I haven't given a huge amount of thought to penalties, but I was thinking more than points and a fine - loss of license and possible gaol time or something. There was a case recently mentioned on here when a motorist failed to give way and seriously injured somebody. For whatever reason, they were charged with failing to give way, nothing more serious than that. The magistrate bemoaned the fact that the stiffest penalty available was a 2 grand fine or whatever. So. Here's an offence with a stiffer penalty that isn't dramatically harder to prove than a breach of the Road Rules.

With respect to more serious charges, as I understand it, they can be charged with offences in the alternative, so e.g. dangerous driving, with unlawful collision as a fallback.

It wouldn't be a complete solution, but it might help. I think it's worth considering anyway.
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Re: Hemlet Safety Study flawed - SMH

Postby London Boy » Mon Jan 10, 2011 10:22 pm

high_tea wrote:
Westgarth wrote:Whether or not you agree that it constitutes proof, provided the court decides that there is a case to answer it would then be the task of the driver to prove themself innocent. It's not a case of probabilities in a criminal
matter, that is the civil burden of proof.


No, balance of probabilities is the usual standard when the onus is on the defendant (as is the case with insanity, for example) in criminal cases. According to my textbook, Carr-Briant is the authority for this. The suggestion that a defendant should have to show their innocence beyond reasonable doubt is appalling.


A better way to put this is to say that once the Crown has shown beyond reasonable doubt that a person has committed an offence, it is for the accused to show on the balance of probabilities that there was some lawful justification or excuse. An example is for the prosecution to show beyond reasonable doubt that Joe Bloggs broke into a house, and then for Joe to show on balance of probabilities that he mistakenly thought it was his own house. (It has been known...)

Different thing in civil cases of course. Balance of probabilities all the way through, with some subtleties here and there (Briginshaw).

That's why I think an offence of strict liability - in the technical sense - is a better way of acheiving the same end. Well, that and the Kable thing.


Not sure about Kable. That was a constitutional / jurisdictional thing wasn't it?
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Re: Hemlet Safety Study flawed - SMH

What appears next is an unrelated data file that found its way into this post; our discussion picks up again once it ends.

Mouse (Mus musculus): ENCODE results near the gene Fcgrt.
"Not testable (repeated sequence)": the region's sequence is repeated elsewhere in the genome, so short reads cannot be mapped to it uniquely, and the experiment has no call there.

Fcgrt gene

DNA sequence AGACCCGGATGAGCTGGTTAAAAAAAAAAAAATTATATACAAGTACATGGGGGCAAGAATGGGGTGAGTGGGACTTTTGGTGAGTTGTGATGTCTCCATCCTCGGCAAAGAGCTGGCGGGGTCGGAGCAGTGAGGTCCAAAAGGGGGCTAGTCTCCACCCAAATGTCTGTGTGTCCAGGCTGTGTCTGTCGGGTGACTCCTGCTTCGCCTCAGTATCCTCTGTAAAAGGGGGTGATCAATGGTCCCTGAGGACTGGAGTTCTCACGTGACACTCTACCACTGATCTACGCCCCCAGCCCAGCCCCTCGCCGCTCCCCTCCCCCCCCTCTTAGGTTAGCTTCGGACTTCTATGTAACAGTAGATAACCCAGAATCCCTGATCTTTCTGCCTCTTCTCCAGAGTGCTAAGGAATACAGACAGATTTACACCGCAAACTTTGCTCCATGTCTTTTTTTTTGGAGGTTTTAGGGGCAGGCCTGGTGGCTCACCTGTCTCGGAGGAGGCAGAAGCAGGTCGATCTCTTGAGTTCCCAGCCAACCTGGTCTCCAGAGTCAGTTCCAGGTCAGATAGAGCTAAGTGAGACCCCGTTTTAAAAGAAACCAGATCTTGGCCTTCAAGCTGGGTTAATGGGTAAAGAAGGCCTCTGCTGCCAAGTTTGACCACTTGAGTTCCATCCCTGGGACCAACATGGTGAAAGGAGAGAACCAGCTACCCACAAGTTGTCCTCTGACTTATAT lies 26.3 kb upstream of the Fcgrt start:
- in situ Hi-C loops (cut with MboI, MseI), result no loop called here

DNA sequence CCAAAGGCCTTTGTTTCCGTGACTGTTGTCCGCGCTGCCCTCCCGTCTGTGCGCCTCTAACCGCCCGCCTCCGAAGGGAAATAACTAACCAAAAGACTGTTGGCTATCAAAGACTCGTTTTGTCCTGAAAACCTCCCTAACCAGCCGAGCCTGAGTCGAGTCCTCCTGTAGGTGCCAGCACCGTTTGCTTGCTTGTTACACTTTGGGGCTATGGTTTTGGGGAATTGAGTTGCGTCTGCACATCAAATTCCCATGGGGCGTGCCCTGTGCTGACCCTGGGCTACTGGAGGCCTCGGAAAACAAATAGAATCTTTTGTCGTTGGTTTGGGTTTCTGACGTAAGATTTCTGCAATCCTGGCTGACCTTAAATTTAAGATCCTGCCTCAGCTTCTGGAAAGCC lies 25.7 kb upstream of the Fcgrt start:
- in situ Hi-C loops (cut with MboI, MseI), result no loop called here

Postby il padrone » Mon Jan 10, 2011 10:31 pm

high_tea wrote: There was a case recently mentioned on here when a motorist failed to give way and seriously injured somebody. For whatever reason, they were charged with failing to give way, nothing more serious than that. The magistrate bemoaned the fact that the stiffest penalty available was a 2 grand fine or whatever.

You may be thinking of James Gould on Beach Rd??

It was a cyclist, Willian Raisin-Shaw, who was riding in a bunch ride.... went through a red pedestrian crossing.... collided with James Gould, elderly man and killed him. The judge bemoaned the fact that culpable driving only applied to drivers and the only penalty available was failing to stop, $400.

I really don't know why he was not prosecuted for manslaughter :?:
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Re: Hemlet Safety Study flawed - SMH

Postby jules21 » Tue Jan 11, 2011 8:11 am

il padrone wrote:It was a cyclist, Willian Raisin-Shaw, who was riding in a bunch ride.... went through a red pedestrian crossing.... collided with James Gould, elderly man and killed him. The judge bemoaned the fact that culpable driving only applied to drivers and the only penalty available was failing to stop, $400.

the other crucial point is that culpable driving requires proof of intent. this is notoriously difficult to prove as the defendant can easily just play dumb.
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Re: Hemlet Safety Study flawed - SMH

Postby il padrone » Tue Jan 11, 2011 9:00 am

What hey??

I thought culpable driving is equivalent to manslaughter on the road ie. death by negligent driving. No 'intent' involved, as this would make it murder surely :?:
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Re: Hemlet Safety Study flawed - SMH

Postby jules21 » Tue Jan 11, 2011 9:11 am

as i understand it, it is similar to manslaughter. it requires intent to place others at risk. an example is drink driving which results in colliding with another road user and their death. there was no intent to kill them, but there was intent to place their life at risk by willingly getting behind the wheel while drunk. a court will not likely accept that a driver thought it was OK to drive drunk.

in the beach road case, culpable driving/riding would only have been possible if intent was shown by the prosecution. that may have been possible i suppose, if it was shown he deliberately rode through the red light - i'm unsure.

unless there is objective evidence, i.e. drug or alcohol impairment of the driver, culpable driving is difficult to prove, as it is easy to plead stupidity and cast doubt on intent.
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Re: Hemlet Safety Study flawed - SMH

Postby il padrone » Tue Jan 11, 2011 9:35 am

Your concept of 'intent' seems different to mine - but then I have zip legal background.

In the case of Raisin-Shaw, I believe that the bunch leaders called out 'stopping' and Raisin-Shaw called 'rolling' and went through, so reckless behaviour was present. He knew the light was red and proceeded, despite the rest of the bunch stopping.